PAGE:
Spanish and American researchers have found that the mineral dust of African regions has created the reddish soil of the Mediterranean region.
Chemical and mineralogical analyses showed that mineral dust from Africa’s Sahara and Sahel regions, which emit between 600 and 700 tones of dust per year, led to the formation of the red soil between 12,000 and 25,000 years ago.
Terra rossa (red soil in Italian) is located on carbonate rock and is spread throughout the Iberian Peninsula, the South of France, the Mediterranean islands, Italy and along the coast of the Adriatic Sea, from Slovenia to Greece.
“The first hint of the relationship between African dust and certain soils in the region of the Mediterranean is their reddish or reddish-brown color, similar to that of African aerosol filters, caused by their clay content,” ScienceDaily quoted Anna Avila, co-author of the study and a researcher at the Center for Ecological Research and Forestry Applications (CREAF) at the Universidad Autonoma de Barcelona, as saying.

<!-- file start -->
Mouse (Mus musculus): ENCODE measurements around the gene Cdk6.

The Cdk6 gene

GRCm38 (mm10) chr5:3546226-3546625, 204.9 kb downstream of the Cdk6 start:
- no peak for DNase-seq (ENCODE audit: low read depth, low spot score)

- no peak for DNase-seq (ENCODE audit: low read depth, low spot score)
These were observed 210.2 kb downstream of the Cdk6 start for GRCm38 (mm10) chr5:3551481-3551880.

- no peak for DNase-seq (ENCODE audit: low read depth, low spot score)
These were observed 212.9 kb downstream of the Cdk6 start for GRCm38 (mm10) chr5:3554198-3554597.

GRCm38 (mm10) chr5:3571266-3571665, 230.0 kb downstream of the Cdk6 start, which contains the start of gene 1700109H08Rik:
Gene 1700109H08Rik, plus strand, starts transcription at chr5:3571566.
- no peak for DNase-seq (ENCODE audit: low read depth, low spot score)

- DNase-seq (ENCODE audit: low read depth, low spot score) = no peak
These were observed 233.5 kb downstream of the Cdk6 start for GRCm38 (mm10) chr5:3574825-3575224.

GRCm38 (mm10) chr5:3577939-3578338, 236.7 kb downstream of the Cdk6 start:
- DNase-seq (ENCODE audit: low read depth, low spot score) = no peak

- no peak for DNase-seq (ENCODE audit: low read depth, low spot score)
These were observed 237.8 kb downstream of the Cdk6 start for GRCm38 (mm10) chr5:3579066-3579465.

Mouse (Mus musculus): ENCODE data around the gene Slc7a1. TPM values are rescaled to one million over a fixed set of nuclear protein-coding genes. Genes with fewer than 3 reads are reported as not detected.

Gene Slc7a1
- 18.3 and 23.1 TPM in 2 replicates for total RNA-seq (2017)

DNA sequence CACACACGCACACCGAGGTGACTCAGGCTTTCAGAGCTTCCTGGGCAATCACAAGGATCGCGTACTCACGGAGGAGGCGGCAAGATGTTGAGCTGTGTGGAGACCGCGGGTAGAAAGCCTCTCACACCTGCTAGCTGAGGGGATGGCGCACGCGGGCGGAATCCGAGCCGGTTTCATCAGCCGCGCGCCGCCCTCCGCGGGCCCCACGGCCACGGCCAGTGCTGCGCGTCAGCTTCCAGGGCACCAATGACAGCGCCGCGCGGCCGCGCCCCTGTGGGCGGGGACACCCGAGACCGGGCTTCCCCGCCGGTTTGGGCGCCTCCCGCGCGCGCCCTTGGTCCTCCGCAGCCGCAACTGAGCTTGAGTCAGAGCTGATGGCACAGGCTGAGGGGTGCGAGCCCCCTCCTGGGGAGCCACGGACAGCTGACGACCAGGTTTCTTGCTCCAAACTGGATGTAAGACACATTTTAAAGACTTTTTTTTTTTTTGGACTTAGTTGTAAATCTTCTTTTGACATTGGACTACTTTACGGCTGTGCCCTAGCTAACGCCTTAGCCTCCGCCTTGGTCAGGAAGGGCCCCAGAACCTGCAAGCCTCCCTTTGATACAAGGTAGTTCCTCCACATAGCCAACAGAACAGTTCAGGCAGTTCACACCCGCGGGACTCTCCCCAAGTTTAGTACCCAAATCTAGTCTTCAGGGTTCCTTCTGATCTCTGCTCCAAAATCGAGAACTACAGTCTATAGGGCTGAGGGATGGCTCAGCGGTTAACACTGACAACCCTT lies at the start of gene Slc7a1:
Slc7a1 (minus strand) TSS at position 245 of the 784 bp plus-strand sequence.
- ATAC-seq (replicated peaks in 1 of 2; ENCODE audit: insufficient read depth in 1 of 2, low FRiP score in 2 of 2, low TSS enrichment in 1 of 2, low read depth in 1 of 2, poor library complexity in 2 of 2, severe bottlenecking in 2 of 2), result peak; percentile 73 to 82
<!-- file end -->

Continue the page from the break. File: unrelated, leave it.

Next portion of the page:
According to the study published in Quaternary Science Reviews, African mineral dust additions “play an important role” in the origin of the Mediterranean soils, namely on the island of Majorca.
“African dust explains the origin of the ‘terra rossa’ soils in the Mediterranean region located on top of mother carbonate rock,” Avila added.
Researchers considered three different theories about the source of the red soil, from which the hypothesis of non-native contribution seemed more rational and “was reinforced due to the geochemical value of the land coinciding with that of African dust.”
The study also suggests that although African dust is the main contributor to the formation of the soil, “the underlying rock also contributes, probably with residual quartz.”